Health and nutrition professionals recommend that 55%-70% of your calories come from carbohydrates. Carbohydrates are the preferred energy source for all activities and are stored as glycogen in the body. The amount of glycogen stored in the body affects stamina and endurance. When muscles run out of glycogen, fatigue occurs and performance suffers. Not all carbohydrates are equal, so focusing on carbohydrates from whole grains, fruits, and vegetables will ensure you get the necessary vitamins, minerals, fiber, and other nutrients in your diet.

    b. Fats

    Fats should account for 20%-30% of total calories in your diet.Fats provide energy, protect the body’s organs, and help with the absorption of some vitamins. Good fat choices, such as monounsaturated and polyunsaturated fats, are in foods like nuts, seeds, avocados, and vegetable oils such as canola, olive, and peanut.

    c. Protein

    The remaining 10%-20% of your calories should be from protein. Protein is essential to build and repair muscle tissue. Inadequate protein intake will compromise your recovery from workouts and limit the amount of training you can handle without getting injured. Food sources of protein include lean meat and poultry, fish, legumes, nuts, seeds, and dairy products.

    d. Vitamins and Minerals

    All vitamins and minerals are important, especially iron and calcium. Iron plays an important role in carrying oxygen from lungs to all parts of the body, including muscles. Since your muscles need oxygen to produce energy, you may tire quickly if you have low levels of iron. Good sources of iron can be found in lean red meats, shrimp, iron-fortified cereals, and bread products. Calcium is needed for strong bones and proper muscle function. Females, especially, who do not get enough calcium may be at risk for stress fractures and, if older, osteoporosis. Low-fat dairy products are a rich source of calcium and also low in fat and calories.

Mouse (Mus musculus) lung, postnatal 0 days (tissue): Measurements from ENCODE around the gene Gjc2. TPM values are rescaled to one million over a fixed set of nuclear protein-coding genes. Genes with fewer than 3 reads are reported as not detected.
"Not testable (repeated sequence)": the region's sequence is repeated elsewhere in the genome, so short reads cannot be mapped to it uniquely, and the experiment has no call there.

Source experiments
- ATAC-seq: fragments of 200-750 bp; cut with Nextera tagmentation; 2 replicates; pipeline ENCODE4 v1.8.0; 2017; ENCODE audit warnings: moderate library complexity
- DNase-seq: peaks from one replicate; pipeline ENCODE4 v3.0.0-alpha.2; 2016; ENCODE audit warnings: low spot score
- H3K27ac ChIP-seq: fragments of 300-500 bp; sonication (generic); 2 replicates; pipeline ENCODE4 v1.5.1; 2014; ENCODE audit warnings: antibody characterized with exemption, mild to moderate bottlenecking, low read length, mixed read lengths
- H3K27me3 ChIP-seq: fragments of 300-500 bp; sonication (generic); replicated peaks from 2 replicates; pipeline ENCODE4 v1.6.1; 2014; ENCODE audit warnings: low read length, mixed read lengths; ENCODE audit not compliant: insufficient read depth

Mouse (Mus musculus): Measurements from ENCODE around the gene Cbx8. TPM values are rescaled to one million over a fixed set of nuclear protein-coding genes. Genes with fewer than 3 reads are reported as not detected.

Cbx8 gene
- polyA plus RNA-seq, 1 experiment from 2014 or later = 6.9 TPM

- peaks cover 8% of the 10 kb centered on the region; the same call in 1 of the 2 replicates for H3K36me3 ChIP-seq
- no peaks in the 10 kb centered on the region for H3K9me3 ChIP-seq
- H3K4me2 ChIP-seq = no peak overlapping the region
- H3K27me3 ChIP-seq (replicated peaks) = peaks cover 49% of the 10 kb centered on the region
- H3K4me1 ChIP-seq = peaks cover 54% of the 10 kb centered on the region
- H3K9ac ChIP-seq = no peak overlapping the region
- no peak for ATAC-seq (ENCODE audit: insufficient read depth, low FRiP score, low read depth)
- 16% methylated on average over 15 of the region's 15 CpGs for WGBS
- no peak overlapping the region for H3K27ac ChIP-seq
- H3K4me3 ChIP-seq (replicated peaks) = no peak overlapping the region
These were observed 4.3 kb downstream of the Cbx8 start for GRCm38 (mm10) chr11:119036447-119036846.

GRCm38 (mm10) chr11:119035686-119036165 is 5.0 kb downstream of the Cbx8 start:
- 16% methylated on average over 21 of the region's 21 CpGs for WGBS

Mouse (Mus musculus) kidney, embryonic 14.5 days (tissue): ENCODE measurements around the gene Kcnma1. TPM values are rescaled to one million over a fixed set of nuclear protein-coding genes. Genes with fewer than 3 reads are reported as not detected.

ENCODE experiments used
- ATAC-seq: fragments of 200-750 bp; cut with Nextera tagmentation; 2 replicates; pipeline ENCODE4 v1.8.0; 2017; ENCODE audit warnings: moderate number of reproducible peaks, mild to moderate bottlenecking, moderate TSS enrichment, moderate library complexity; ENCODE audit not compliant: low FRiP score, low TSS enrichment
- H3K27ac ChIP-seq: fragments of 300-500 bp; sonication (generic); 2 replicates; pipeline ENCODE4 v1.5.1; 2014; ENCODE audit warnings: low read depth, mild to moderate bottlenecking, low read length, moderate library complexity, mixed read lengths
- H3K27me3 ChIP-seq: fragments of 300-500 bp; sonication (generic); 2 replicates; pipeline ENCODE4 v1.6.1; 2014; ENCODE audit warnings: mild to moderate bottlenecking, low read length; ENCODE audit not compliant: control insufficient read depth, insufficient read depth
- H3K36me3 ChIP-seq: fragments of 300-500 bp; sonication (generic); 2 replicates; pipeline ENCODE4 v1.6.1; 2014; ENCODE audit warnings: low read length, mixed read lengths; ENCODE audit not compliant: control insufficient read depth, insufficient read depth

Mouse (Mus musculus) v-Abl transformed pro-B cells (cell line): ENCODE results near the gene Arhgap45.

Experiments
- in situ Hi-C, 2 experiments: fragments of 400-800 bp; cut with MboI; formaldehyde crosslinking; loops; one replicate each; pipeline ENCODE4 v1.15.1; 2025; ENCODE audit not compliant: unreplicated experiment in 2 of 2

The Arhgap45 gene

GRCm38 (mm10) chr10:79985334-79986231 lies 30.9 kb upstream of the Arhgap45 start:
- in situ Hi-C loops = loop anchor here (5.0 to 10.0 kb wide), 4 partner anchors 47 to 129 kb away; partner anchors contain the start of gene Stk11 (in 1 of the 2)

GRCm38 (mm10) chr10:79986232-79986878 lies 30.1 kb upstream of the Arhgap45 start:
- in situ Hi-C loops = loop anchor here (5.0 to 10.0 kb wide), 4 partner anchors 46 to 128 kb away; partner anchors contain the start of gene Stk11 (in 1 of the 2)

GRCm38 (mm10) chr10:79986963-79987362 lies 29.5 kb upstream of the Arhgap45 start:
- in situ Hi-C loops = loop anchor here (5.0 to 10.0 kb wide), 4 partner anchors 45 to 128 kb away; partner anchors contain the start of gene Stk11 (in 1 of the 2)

2. Stay hydrated.
    When you work out, you sweat; and when you sweat, you lose body fluid that you must replace. Water is critical to all body functions and makes up about sixty percent of a person’s body weight. When the body is dehydrated, blood circulation decreases, and the muscles do not receive enough oxygen for maximum performance. Water helps move nutrients throughout the body and helps remove waste from the body. Replacing the fluids lost during exercise is essential in sustaining performance, preventing dehydration, and avoiding injury.

    You need to drink fluids before, during, and after all workouts and races. Eight to ten cups of water is the recommended daily intake for most people.

    3. Train on a full tank.
    Performance depends largely on the foods consumed during the days and weeks leading up to an event. The purpose of the pre-competition meal is to prevent hunger and to provide water and additional energy you will need during competition. Most athletes eat two to four hours before their event. Yet, some athletes perform their best if they eat a small amount thirty minutes before competing – others, nothing for six hours beforehand. Every athlete is different and experimenting during the weeks before your event is a great way to see what works best for you.

    4. Eat for recovery.
    When you finish a workout, many of your muscles are damaged from exertion, and you may be slightly dehydrated. To refuel, you’ll need protein for tissue repair, carbohydrates to restock your muscles with fuel, and water to re-hydrate. The sooner you supply your body with these nutrients, the better. Within the first thirty minutes after exercise, your muscles are able to use nutrients for recovery much more effectively than at any other time.

    Try these quick and energy-packing snack ideas to fuel your body:

    Banana and peanut butter
    Kashi oatmeal and sliced strawberries
    Dannon All Natural yogurt, granola and blueberries
    Baby carrots and hummus
    Baked potato with steamed broccoli and Cabot cheese
    Whole-wheat pita with turkey breast and sliced apples
    Kashi whole-grain crackers and guacamole dip
    Homemade trail mix with dried fruit, sunflower seeds, almonds, and raisins
    Cottage cheese and sliced cucumber
    Hard-boiled egg and whole-wheat toast
    For more information about this topic, see our health & nutrition section on hannaford.com.